LBRO: Primary Authority scheme in line for expansion: the Primary Authority scheme provides reliable and consistent advice from a single source for companies that operate under two or more local councils, when dealing with environmental health, trading standards, health and safety, and licensing services. This press release announces that Ministers have asked the Better Regulation Executive to work with LBRO to prepare options for extending the scheme into areas such as fire safety, alcohol sales and gambling. (15 June 2010)

If you wish to discuss any of the items noted in this section please contact Adam Kendall. 

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Dore (suing on behalf of Breedon on the Hill Community Association (BOTHCA)) v Leicestershire CC and Governors of St Hardulph's Church of England Primary School [2010] EWHC 1387 (Ch) (Ch D): BOTHCA, a charitable unincorporated association, brought a number of claims against the local authority under both private law (based on contract, proprietary estoppel and/or constructive trust) and public law in relation to the management of premises comprising a school and community centre. The funds for building the premises had mainly been provided by the local authority, but one sixth had been raised by the parish council during the 1940s and 1950s. BOTHCA had been formed under a 1958 scheme and the money was transferred to it; it then paid the money to the local authority after the premises had been built. Disputes arose as to whether the local authority was entitled to charge BOTHCA for use of the premises, and whether it could restrict BOTHCA's use of the premises. There was community support for BOTHCA's proposal for an amendment to the arrangements for using the premises, but the local authority considered the proposal to be unworkable, and it gave notice for the arrangements to be terminated. BOTHCA argued that (1) the local authority was contractually bound to provide facilities at the premises at its own expense; (2) either a constructive trust or proprietary estoppel had arisen because of the money it had contributed, meaning that the local authority held one sixth of the beneficial interest for BOTHCA; and (3) the local authority's decision to end the arrangement was flawed on public law grounds.
The court held that (1) on a reasonable and objective reading of the 1958 scheme, the local authority was entitled to treat the needs of the school as having priority over the requirements of BOTHCA, and it was entitled to levy charges in respect of the use of the premises; (2) the parish committee had raised money for charitable purposes and it had held the money on trust. Under the agreement to develop the premises, the local authority had become bound to hold them as property impressed with a trust to be used in part for the charitable purpose of providing premises for the benefit of the community and also for educational charitable trust purposes. Such obligation as the local authority had to fund the premises was governed by usual public law principles and not by any private law obligation. It was entitled to withdraw funding support for community activities over time, and as it did so it was entitled to impose charges; and (3)  it had been rational for the local authority to accept advice that B's proposal would make the school unviable. Nor did B have a legitimate expectation that it could use the premises on terms that the local authority would pay all expenses. Further, the local authority's reasons for rejecting the proposal were genuine, legitimate, and in line with local and national policy. (11 June 2010)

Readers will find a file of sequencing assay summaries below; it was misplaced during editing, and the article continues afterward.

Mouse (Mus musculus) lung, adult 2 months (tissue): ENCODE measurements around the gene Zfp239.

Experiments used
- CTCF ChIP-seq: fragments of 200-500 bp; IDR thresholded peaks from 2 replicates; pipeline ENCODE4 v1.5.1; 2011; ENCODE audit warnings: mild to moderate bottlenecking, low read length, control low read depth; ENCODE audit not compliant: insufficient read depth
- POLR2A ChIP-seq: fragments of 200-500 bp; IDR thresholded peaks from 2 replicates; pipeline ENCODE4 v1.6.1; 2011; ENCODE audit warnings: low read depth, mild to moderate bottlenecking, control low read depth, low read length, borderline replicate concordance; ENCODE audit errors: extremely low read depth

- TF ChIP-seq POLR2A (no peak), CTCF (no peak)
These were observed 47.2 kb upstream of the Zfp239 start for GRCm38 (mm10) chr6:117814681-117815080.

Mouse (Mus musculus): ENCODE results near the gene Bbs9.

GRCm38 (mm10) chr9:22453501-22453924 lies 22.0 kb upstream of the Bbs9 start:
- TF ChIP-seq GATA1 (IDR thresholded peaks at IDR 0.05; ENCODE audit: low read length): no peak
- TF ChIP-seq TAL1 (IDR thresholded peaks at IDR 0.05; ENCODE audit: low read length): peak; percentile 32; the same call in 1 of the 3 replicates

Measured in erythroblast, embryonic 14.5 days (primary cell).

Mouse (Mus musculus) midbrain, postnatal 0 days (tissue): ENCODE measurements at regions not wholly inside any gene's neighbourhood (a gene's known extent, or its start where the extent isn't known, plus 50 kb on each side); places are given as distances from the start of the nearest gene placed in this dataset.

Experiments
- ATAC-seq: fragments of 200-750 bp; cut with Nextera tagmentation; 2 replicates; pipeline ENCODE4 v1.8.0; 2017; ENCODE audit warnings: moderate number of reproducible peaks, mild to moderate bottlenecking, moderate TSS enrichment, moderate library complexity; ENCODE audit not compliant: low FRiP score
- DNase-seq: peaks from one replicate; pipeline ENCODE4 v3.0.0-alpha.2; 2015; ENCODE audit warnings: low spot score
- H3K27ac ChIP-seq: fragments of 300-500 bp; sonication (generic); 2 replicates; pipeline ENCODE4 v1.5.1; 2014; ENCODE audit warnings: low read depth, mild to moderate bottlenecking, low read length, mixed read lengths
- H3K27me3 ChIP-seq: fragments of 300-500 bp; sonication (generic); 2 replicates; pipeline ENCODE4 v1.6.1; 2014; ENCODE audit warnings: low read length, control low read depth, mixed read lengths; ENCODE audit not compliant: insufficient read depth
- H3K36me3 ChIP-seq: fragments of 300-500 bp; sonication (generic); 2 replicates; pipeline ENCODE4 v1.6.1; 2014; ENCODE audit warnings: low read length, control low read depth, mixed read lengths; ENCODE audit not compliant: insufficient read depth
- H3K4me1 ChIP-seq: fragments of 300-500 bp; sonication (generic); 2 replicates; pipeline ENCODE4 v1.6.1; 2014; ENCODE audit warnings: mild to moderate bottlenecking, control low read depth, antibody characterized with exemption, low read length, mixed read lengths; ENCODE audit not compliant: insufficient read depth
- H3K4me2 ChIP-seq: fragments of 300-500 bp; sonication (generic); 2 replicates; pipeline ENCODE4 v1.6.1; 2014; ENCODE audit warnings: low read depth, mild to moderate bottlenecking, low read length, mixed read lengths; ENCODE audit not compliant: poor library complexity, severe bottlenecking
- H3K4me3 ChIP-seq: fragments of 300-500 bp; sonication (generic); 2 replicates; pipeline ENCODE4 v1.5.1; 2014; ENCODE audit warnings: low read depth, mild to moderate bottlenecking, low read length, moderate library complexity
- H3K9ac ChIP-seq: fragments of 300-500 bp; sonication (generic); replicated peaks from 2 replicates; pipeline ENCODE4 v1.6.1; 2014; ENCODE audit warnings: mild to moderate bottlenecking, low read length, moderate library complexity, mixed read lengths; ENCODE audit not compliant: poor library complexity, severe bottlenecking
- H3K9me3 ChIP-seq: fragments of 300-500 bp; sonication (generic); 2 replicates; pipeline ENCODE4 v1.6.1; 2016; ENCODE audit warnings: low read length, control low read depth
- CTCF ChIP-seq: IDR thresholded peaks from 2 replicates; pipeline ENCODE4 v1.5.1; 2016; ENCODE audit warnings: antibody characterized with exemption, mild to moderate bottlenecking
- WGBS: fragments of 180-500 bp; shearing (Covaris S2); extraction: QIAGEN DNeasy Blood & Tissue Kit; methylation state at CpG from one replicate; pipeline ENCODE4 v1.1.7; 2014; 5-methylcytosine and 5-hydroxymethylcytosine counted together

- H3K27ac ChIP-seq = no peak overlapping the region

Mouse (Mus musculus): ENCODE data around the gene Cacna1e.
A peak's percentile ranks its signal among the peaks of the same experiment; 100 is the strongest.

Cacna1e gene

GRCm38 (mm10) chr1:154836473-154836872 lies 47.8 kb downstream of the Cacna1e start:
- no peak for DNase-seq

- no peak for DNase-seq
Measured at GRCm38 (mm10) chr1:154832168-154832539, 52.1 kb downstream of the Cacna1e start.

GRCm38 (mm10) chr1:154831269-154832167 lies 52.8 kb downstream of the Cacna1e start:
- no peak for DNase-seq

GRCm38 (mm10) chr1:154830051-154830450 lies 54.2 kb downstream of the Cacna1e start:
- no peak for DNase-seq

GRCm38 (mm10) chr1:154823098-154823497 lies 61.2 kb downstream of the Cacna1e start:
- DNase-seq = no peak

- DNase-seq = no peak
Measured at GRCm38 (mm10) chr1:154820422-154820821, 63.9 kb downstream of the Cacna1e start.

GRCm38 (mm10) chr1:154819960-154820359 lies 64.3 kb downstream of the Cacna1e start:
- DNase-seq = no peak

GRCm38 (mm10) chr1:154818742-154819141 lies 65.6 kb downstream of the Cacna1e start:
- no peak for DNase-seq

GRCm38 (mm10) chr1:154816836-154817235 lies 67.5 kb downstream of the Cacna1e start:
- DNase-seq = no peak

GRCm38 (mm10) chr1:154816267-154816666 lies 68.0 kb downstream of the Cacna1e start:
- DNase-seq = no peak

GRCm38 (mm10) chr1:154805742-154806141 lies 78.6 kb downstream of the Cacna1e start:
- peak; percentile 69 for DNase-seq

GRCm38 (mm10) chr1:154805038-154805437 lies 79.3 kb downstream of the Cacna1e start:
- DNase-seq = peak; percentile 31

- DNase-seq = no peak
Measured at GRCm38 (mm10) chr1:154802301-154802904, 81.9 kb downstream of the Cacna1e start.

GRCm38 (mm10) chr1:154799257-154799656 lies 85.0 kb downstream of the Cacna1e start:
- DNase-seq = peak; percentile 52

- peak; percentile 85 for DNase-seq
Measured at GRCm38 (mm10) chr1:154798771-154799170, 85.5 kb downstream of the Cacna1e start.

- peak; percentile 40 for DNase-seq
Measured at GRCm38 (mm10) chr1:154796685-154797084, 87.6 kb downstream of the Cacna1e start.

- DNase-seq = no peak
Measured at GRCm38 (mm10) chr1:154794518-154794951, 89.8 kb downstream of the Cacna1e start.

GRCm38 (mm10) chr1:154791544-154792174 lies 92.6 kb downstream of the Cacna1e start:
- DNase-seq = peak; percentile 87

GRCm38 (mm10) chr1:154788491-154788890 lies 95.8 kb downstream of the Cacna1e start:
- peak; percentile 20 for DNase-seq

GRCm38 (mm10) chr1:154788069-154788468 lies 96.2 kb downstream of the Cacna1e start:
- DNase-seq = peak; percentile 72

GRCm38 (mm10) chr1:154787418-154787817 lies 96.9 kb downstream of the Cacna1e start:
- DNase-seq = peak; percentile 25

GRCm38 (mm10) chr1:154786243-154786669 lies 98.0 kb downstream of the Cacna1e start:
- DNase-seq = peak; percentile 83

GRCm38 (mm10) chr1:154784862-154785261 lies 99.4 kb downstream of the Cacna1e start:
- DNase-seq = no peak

If you wish to discuss any of the items noted in this section please contact Matthew Waters. 

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SOLACE Wales: Challenging times - an opportunity for change: this report by Deloitte for SOLACE Wales examines the financial position of local authorities in Wales. It finds that Welsh councils are facing a £989m funding gap over the next four years and concludes that only major transformational change across the whole Welsh public sector will deliver services which meet the expectations of citizens within the resources available. (17 June 2010)

If you wish to discuss any of the items noted in this section please contact Bethan Evans. 

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Bevan Brittan's Local Government Training Programme

Bevan Brittan has developed a well-recognised programme of training designed to assist local authorities in successfully implementing legal change. Led by key members of our local authority team, each session will clearly explain the key aspects of the law and the implications for local government. Using case studies and carefully selected complementary speakers, they will assist attendees in realising the full benefits of implementation and the dangerous pitfalls in failure to act.

The full Local Government Training Programme is available on our website. Forthcoming seminars in 2010 include:

 If you wish to attend any of these sessions please contact our Events team.